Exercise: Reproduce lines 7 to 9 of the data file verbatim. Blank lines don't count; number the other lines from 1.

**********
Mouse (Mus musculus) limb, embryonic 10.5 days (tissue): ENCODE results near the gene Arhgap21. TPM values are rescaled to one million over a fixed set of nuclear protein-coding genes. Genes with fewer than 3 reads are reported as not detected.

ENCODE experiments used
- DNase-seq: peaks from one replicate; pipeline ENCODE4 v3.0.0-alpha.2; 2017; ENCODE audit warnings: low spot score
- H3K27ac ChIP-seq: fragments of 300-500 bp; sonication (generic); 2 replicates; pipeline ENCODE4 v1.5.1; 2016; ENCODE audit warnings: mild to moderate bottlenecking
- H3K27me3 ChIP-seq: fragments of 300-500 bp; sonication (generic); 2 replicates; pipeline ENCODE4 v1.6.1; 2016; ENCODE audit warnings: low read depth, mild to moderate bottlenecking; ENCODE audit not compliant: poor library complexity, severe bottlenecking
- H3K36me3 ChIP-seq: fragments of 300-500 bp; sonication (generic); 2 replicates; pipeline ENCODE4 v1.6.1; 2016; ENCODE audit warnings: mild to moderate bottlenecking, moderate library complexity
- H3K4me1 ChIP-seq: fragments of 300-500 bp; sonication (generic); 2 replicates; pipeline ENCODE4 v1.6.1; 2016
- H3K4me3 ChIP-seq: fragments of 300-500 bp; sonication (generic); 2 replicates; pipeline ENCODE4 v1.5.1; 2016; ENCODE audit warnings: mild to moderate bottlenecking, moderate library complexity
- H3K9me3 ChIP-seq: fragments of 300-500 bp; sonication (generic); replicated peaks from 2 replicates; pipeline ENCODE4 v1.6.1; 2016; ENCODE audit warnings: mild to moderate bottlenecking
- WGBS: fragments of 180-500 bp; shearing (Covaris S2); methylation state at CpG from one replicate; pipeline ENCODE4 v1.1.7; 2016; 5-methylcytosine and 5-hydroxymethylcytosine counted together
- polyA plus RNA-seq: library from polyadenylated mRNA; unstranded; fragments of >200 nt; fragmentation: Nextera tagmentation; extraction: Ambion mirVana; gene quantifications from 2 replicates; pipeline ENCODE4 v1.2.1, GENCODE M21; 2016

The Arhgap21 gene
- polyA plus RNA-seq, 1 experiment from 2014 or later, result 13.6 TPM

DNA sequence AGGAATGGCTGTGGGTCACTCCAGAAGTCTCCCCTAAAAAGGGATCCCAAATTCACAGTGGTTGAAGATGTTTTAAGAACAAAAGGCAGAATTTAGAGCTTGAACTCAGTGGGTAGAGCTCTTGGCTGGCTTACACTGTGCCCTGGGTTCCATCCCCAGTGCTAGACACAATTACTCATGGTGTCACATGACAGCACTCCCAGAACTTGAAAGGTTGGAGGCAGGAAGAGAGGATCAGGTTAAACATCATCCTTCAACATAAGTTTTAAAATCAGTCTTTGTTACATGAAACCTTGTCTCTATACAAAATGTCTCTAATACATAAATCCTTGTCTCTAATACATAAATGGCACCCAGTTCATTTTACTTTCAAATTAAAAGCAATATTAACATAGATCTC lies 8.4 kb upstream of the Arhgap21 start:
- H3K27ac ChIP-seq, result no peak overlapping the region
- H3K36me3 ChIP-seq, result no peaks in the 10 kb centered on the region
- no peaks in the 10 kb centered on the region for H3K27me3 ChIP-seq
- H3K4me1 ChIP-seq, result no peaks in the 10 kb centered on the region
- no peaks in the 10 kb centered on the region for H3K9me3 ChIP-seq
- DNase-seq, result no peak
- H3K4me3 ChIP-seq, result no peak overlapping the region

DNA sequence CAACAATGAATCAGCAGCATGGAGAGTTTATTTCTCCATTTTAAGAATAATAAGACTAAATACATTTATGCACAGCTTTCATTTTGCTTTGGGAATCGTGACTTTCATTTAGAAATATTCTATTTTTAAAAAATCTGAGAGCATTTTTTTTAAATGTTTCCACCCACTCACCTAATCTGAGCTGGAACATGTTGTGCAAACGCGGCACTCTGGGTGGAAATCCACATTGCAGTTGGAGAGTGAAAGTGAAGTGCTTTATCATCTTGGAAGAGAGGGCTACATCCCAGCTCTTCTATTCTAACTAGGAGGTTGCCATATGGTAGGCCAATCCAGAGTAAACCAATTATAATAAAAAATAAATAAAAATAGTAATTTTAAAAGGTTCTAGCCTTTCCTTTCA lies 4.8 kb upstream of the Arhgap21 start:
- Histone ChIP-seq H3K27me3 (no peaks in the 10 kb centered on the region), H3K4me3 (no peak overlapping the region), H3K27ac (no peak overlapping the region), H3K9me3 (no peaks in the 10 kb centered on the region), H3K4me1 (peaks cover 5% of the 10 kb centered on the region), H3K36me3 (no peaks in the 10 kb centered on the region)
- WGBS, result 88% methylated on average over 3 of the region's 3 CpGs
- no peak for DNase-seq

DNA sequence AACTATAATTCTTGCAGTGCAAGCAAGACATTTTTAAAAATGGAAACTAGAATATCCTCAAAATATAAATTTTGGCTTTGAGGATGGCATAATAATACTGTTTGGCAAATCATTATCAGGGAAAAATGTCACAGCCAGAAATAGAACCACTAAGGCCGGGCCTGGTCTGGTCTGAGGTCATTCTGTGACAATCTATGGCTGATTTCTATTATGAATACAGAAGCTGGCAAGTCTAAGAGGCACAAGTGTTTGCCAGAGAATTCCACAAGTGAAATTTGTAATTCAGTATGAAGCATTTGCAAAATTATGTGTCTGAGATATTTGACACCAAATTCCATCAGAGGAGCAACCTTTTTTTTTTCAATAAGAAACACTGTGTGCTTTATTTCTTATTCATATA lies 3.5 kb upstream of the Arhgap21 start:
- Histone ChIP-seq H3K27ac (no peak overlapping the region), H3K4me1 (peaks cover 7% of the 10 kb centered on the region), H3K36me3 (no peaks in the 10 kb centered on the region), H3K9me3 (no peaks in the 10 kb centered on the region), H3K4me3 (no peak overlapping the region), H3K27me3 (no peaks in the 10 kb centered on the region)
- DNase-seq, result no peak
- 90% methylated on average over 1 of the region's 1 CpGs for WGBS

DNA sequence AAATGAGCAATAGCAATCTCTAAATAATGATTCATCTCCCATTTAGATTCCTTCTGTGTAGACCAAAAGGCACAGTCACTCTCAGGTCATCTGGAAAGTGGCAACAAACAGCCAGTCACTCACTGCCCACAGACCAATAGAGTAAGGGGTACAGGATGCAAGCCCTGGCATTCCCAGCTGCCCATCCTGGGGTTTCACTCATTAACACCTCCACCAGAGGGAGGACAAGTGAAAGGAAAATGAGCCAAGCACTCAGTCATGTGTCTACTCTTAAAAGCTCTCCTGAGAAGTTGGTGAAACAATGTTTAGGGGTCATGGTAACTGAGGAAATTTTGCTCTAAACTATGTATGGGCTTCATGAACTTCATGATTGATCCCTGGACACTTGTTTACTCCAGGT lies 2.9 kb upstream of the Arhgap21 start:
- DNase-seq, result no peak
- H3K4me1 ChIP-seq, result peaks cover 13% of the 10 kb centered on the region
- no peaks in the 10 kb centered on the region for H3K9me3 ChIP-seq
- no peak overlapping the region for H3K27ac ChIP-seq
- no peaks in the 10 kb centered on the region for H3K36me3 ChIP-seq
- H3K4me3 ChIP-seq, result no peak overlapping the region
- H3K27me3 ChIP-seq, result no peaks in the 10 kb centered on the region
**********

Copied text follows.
- H3K4me1 ChIP-seq: fragments of 300-500 bp; sonication (generic); 2 replicates; pipeline ENCODE4 v1.6.1; 2016
- H3K4me3 ChIP-seq: fragments of 300-500 bp; sonication (generic); 2 replicates; pipeline ENCODE4 v1.5.1; 2016; ENCODE audit warnings: mild to moderate bottlenecking, moderate library complexity
- H3K9me3 ChIP-seq: fragments of 300-500 bp; sonication (generic); replicated peaks from 2 replicates; pipeline ENCODE4 v1.6.1; 2016; ENCODE audit warnings: mild to moderate bottlenecking